What Caused the Crash?
Throughout the 20s, the U.S. stock market experienced rapid growth and expansion, reaching its peak in August 1929 after a time of wild speculation throughout the roaring twenties. By then, production had gradually started to decline, and unemployment had risen, leaving stocks in a significant surplus of their real worth. Amid the other causes of the stock market crash of 1929 were low wages, increased debt, a struggling farming sector, and an excess of large loans that could not be settled.
October 29, 1929: Black Tuesday
Stock prices began to decline in September and early October 1929, and on October 18, the fall started. Panic and alarm started to set in, and on October 24, Black Thursday, a record 12,894,650 shares were traded. Investment businesses and leading bankers endeavored to stabilize the market by buying up great stock blocks, creating a reasonable rally on Friday. On Monday, however, the storm broke again, and the market went began to drop. Black Monday was followed by Black Tuesday (October 29, 1929), stock prices fell, and 16,410,030 shares were traded on the New York Stock Exchange in one day. Billions of dollars were wasted, wiping out thousands of investors, and stock tickers ran hours behind because their devices could not manage the tremendous trading volume.
The Great Depression
After the crash, stock prices had nowhere else to go but up, so there was considerable recovery during succeeding weeks. Overall, though, prices continued to plummet as the U.S. fell into the Great Depression, and by 1932 stocks were now worth only about 20 percent of their original value in the summer of 1929. The stock market crash of 1929 was not the only cause of the Great Depression, but it did serve to hasten the economic breakdown worldwide of which it was also a manifestation. By 1933, nearly half of America’s banks had collapsed, and unemployment was nearing 15 million people or 30 percent of the workforce. African Americans were hit particularly hard, as they were the “last hired, first fired.” During the Great Depression, women fared somewhat better, as traditionally female jobs of the era like teaching and nursing were more insulated than those who depended on the markets.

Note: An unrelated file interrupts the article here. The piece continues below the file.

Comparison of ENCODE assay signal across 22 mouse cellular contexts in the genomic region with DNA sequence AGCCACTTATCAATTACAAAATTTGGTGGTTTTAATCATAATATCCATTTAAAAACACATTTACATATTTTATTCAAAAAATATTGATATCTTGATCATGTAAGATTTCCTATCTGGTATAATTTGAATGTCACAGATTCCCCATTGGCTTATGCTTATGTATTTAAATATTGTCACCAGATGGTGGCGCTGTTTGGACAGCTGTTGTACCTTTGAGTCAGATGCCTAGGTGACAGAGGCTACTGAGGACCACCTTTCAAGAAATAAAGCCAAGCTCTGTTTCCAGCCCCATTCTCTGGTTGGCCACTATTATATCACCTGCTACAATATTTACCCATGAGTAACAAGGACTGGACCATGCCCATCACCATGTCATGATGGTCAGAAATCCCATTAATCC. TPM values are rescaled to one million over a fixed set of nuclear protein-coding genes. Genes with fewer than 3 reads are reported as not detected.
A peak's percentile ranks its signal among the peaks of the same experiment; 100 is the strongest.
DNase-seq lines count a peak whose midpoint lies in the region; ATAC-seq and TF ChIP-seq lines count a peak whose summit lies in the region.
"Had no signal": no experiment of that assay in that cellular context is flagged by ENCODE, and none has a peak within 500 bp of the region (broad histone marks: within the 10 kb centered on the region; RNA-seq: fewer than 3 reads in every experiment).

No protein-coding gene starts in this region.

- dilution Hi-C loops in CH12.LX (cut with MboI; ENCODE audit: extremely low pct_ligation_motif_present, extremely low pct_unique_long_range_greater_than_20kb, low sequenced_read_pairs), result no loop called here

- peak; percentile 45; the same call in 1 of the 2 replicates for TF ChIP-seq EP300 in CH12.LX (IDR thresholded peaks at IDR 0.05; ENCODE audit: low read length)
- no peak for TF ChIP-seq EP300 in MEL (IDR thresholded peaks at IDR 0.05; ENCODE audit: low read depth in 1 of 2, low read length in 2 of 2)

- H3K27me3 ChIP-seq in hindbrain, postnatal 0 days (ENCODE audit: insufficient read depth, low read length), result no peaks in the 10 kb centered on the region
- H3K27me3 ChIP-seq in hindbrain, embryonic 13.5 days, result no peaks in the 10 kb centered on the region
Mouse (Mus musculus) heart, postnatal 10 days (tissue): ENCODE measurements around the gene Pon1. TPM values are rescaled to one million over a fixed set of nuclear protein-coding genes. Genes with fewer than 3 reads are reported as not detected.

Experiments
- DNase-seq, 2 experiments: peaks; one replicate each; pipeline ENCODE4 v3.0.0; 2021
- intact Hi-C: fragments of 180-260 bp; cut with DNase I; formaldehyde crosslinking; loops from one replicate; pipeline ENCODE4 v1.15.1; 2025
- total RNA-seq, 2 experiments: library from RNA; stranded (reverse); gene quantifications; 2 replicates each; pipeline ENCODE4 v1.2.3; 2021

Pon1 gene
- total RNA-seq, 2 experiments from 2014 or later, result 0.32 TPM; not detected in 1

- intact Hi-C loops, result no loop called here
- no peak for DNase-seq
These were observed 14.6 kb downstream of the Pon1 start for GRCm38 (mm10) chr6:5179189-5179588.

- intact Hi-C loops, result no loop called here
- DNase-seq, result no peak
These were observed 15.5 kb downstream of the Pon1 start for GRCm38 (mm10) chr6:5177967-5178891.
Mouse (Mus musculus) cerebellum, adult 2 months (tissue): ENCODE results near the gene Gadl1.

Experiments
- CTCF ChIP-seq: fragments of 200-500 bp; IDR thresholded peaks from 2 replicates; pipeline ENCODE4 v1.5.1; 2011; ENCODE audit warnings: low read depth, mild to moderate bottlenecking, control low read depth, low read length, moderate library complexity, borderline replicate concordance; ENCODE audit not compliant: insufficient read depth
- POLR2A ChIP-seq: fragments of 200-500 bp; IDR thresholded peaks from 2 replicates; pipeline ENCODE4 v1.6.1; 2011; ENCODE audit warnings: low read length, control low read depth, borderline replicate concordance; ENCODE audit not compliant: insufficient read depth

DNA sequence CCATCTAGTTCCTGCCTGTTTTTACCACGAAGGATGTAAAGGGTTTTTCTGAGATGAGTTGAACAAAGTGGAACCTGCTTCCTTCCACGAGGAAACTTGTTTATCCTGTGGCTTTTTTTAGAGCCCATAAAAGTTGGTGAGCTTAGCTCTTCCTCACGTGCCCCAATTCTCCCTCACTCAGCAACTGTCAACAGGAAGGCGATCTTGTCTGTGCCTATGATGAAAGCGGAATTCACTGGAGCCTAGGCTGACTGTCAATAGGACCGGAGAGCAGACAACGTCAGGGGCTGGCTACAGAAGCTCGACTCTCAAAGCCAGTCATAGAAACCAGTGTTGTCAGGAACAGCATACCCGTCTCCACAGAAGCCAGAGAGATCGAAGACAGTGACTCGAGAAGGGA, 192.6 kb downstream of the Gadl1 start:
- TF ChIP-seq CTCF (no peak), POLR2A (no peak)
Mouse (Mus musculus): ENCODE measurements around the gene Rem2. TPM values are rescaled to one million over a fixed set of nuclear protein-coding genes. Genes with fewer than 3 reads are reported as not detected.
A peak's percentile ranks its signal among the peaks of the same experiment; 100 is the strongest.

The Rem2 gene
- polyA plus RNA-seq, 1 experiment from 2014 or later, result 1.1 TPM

Life for the average household during the Great Depression was tough. Storms and a relentless drought in the Southern Plains ravaged crops “Oakies,” as fleeing residents were called, relocated to big cities in search of work. The relief and support measures in the “New Deal” enacted by the administration of President Franklin D. Roosevelt helped reduce the worst impact of the Great Depression; however, the U.S. economy would not entirely turn around until after World War II.